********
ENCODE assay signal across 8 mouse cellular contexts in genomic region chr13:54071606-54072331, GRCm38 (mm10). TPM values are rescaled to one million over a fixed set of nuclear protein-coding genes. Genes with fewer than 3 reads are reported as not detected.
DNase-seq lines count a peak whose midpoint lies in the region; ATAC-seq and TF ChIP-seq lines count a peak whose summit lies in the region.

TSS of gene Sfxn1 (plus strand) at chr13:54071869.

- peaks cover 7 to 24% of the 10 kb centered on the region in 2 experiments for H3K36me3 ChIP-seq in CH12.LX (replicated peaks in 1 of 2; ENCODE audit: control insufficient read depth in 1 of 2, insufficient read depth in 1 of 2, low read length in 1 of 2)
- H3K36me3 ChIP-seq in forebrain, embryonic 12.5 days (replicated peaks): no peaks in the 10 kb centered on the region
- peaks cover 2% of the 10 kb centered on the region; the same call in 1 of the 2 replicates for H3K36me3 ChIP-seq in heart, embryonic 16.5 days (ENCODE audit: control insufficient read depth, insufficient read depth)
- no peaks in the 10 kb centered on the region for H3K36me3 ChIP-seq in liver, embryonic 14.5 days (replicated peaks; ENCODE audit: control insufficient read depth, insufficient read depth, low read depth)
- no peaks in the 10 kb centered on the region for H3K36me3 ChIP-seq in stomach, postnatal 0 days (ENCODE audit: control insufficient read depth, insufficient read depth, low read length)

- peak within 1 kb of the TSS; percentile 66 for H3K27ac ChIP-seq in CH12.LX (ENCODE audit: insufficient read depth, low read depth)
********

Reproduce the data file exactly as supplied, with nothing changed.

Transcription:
ENCODE assay signal across 8 mouse cellular contexts in genomic region chr13:54071606-54072331, GRCm38 (mm10). TPM values are rescaled to one million over a fixed set of nuclear protein-coding genes. Genes with fewer than 3 reads are reported as not detected.
DNase-seq lines count a peak whose midpoint lies in the region; ATAC-seq and TF ChIP-seq lines count a peak whose summit lies in the region.

TSS of gene Sfxn1 (plus strand) at chr13:54071869.

- peaks cover 7 to 24% of the 10 kb centered on the region in 2 experiments for H3K36me3 ChIP-seq in CH12.LX (replicated peaks in 1 of 2; ENCODE audit: control insufficient read depth in 1 of 2, insufficient read depth in 1 of 2, low read length in 1 of 2)
- H3K36me3 ChIP-seq in forebrain, embryonic 12.5 days (replicated peaks): no peaks in the 10 kb centered on the region
- peaks cover 2% of the 10 kb centered on the region; the same call in 1 of the 2 replicates for H3K36me3 ChIP-seq in heart, embryonic 16.5 days (ENCODE audit: control insufficient read depth, insufficient read depth)
- no peaks in the 10 kb centered on the region for H3K36me3 ChIP-seq in liver, embryonic 14.5 days (replicated peaks; ENCODE audit: control insufficient read depth, insufficient read depth, low read depth)
- no peaks in the 10 kb centered on the region for H3K36me3 ChIP-seq in stomach, postnatal 0 days (ENCODE audit: control insufficient read depth, insufficient read depth, low read length)

- peak within 1 kb of the TSS; percentile 66 for H3K27ac ChIP-seq in CH12.LX (ENCODE audit: insufficient read depth, low read depth)